This winter has been a challenging one for air travel. Hopefully, you haven’t found yourself on a cancelled flight. I wasn’t so lucky and while waiting on standby, I was aggravated by having less customer care from the airline. However, I met one ticket agent (let’s call her, “Grace”) who “got it” and I salute three principles she used that made many stranded travelers feel much better about their experience. These lessons can connect with any business.
Information is priceless. People get frustrated rapidly if they don’t know what’s going on. bagaglio perso The panic that accompany cancelled travel plans is multiplied once you can’t get a straight answer from airline staff. Too often it appears as though you’re purposely sent right into a long line only to find out that the agent in front doesn’t have idea what’s going on. Grace got on the loudspeaker and admitted that she didn’t have all the answers for the hundreds of men and women who have been waiting to catch a standby flight. But she did explain the method to getting everyone to his or her destination. Grace also let people know that when they certainly were in the standby system, they certainly were in it until they got on a plane. This kept many from worrying about whether they’d need to re-register every time they tried to catch a brand new flight on standby.
Pay attention to concerns but don’t forget your needs. While Grace was willing to listen to traveler questions and concerns, she realized that she was being asked exactly the same questions again and again. This kept her from doing her other duties, including getting as many standby customers on the next flight. So she gave out all the information once more and asked that individuals leave her alone. And she asked for those people who had been waiting for a time to let any newcomers know the thing that was going on. By enlisting the crowd, she gave us something do to and allowed her to serve us better.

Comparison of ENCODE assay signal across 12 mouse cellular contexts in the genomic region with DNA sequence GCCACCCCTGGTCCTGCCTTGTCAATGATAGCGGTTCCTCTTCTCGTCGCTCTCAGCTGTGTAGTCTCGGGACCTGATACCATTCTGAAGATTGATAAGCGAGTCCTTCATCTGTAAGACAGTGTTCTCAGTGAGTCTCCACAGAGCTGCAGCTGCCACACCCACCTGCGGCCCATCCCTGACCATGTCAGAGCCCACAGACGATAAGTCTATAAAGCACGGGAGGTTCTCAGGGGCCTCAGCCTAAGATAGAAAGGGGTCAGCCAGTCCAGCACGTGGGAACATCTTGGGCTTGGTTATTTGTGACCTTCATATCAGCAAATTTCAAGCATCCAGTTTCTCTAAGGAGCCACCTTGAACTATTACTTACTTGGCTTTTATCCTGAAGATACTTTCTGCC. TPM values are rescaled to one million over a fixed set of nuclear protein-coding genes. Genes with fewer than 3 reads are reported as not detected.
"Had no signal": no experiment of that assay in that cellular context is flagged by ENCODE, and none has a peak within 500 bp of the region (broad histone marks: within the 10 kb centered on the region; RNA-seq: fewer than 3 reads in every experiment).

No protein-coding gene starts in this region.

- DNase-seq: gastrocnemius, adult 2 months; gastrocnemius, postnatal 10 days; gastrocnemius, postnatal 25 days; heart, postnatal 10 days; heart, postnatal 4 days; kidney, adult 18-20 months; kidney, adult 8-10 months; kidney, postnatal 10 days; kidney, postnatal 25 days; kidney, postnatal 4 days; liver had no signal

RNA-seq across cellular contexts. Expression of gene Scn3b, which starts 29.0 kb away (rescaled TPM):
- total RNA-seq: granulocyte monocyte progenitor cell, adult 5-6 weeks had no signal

Humor never hurts. There’s lots of tension in an airport when it’s set with unhappy people. Grace would use humor in her announcements and that brought a laugh to even the most tired traveler. “Trust me,” she said with a sarcastic smile, “We would like to get you out of here around you do.” That sentence let everyone understand that this was a hardcore day for those with tickets in addition to the airlines. By using humor to acknowledge this point, an embarrassing situation became less adversarial.
My only regret from that day was that I forget to get Grace’s complete name or employee number. I would have sent a letter of recommendation to her airline about her excellent customer service. For the present time, allow me to just say, Grace, you’re amazing!